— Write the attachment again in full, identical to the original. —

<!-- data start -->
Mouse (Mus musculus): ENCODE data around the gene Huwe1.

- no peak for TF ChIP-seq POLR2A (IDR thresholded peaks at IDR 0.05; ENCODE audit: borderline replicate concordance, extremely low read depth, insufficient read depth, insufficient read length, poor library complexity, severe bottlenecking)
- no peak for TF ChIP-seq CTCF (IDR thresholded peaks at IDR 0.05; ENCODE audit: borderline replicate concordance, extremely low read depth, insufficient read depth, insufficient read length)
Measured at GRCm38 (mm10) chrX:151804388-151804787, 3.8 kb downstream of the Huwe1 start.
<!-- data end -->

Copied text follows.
Mouse (Mus musculus): ENCODE data around the gene Huwe1.

- no peak for TF ChIP-seq POLR2A (IDR thresholded peaks at IDR 0.05; ENCODE audit: borderline replicate concordance, extremely low read depth, insufficient read depth, insufficient read length, poor library complexity, severe bottlenecking)
- no peak for TF ChIP-seq CTCF (IDR thresholded peaks at IDR 0.05; ENCODE audit: borderline replicate concordance, extremely low read depth, insufficient read depth, insufficient read length)
Measured at GRCm38 (mm10) chrX:151804388-151804787, 3.8 kb downstream of the Huwe1 start.